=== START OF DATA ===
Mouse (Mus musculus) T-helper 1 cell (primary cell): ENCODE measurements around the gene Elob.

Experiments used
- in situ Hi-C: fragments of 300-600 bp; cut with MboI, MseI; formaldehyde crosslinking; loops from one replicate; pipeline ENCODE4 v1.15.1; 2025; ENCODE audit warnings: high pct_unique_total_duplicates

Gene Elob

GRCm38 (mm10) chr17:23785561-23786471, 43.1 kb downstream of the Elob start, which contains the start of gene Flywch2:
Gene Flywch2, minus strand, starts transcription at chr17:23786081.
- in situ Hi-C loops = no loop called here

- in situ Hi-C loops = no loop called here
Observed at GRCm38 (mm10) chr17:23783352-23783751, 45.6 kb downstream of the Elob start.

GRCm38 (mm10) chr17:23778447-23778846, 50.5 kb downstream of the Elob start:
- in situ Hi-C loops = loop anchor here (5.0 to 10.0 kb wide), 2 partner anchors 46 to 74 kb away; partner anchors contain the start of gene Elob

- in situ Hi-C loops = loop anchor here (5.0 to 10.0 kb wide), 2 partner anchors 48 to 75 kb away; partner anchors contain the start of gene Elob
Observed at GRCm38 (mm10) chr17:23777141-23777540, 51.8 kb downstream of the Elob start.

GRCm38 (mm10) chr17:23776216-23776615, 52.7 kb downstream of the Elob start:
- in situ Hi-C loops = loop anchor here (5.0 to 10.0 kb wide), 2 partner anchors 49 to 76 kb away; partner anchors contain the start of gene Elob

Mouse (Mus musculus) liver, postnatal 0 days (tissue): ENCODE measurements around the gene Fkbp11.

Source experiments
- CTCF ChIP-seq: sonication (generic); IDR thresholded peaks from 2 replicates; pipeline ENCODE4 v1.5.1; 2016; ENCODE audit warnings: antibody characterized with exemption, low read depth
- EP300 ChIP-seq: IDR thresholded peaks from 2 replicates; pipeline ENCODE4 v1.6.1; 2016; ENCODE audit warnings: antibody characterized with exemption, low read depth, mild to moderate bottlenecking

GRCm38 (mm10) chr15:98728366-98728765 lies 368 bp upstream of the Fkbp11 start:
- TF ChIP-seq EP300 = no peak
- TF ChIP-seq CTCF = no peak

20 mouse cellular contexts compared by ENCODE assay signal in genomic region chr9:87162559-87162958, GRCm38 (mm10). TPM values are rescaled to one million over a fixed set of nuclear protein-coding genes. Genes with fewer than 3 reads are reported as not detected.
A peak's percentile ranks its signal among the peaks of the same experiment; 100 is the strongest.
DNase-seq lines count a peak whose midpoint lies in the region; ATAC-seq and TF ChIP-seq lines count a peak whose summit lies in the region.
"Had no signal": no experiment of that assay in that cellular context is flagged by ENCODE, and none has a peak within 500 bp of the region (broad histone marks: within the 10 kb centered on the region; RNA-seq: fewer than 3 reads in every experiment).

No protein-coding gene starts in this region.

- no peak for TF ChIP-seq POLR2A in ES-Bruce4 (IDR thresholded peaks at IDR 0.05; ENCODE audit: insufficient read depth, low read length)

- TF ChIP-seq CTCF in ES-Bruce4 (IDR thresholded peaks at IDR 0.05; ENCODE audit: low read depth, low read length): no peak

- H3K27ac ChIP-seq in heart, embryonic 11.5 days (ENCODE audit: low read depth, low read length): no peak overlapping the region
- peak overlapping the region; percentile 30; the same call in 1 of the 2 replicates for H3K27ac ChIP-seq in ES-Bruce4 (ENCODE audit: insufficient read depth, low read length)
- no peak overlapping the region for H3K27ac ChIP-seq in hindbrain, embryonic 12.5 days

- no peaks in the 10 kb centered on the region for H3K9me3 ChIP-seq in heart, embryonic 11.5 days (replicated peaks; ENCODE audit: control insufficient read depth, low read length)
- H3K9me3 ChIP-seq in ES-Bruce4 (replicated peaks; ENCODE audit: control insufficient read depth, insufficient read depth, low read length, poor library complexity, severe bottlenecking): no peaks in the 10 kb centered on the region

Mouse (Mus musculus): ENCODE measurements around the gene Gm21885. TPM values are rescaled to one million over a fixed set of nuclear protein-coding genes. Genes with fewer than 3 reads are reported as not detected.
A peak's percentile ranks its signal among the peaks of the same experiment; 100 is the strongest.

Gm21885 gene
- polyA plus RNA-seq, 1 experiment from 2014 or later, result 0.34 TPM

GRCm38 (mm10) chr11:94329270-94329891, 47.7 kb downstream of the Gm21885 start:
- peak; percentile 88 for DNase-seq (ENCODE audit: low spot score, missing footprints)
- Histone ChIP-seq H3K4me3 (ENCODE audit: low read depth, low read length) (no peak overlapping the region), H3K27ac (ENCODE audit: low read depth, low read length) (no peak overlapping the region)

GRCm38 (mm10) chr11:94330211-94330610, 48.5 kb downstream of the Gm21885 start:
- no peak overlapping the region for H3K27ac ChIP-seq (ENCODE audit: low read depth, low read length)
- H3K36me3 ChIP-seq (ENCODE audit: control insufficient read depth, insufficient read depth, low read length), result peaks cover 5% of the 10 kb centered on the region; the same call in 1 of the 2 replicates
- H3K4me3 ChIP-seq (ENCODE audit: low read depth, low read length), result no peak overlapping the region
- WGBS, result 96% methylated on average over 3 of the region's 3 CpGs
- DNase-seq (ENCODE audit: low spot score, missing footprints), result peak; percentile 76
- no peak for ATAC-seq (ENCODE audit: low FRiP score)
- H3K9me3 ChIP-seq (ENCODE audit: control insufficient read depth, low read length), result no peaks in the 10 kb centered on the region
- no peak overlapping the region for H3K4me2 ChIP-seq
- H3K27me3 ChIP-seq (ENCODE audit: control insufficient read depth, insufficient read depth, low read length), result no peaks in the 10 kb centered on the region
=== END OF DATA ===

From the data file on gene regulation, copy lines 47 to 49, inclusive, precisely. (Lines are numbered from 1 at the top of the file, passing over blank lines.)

- DNase-seq (ENCODE audit: low spot score, missing footprints), result peak; percentile 76
- no peak for ATAC-seq (ENCODE audit: low FRiP score)
- H3K9me3 ChIP-seq (ENCODE audit: control insufficient read depth, low read length), result no peaks in the 10 kb centered on the region